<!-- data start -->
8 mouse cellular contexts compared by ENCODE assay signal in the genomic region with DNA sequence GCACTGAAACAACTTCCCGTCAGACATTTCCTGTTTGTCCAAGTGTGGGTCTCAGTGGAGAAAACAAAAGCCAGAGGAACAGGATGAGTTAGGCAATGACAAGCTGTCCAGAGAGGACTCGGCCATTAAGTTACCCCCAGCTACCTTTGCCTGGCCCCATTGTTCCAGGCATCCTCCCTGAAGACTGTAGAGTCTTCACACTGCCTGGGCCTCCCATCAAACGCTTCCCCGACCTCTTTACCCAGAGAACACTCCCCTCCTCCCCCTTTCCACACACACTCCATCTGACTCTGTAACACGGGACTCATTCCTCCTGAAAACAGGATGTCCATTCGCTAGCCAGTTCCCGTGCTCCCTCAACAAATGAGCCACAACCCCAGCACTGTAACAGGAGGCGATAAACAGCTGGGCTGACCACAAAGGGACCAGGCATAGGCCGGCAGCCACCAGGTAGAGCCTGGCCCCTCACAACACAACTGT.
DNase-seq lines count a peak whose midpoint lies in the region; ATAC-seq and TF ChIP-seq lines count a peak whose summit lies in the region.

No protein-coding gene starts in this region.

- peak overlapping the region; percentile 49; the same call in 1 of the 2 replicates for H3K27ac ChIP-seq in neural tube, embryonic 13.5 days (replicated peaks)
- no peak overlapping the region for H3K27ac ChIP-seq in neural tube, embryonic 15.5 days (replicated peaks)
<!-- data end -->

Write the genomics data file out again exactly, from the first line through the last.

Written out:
8 mouse cellular contexts compared by ENCODE assay signal in the genomic region with DNA sequence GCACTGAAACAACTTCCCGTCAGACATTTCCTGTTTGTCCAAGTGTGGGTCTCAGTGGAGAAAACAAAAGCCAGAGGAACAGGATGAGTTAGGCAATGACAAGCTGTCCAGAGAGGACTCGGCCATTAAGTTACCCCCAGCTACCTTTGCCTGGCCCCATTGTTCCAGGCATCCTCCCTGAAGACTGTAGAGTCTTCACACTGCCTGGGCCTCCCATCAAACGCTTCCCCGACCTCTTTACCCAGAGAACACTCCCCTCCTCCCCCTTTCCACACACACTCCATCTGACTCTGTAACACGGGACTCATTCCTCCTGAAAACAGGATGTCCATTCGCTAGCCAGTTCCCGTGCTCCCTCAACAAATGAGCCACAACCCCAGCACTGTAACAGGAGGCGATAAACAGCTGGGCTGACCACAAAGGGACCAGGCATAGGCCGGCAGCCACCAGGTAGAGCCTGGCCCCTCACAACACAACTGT.
DNase-seq lines count a peak whose midpoint lies in the region; ATAC-seq and TF ChIP-seq lines count a peak whose summit lies in the region.

No protein-coding gene starts in this region.

- peak overlapping the region; percentile 49; the same call in 1 of the 2 replicates for H3K27ac ChIP-seq in neural tube, embryonic 13.5 days (replicated peaks)
- no peak overlapping the region for H3K27ac ChIP-seq in neural tube, embryonic 15.5 days (replicated peaks)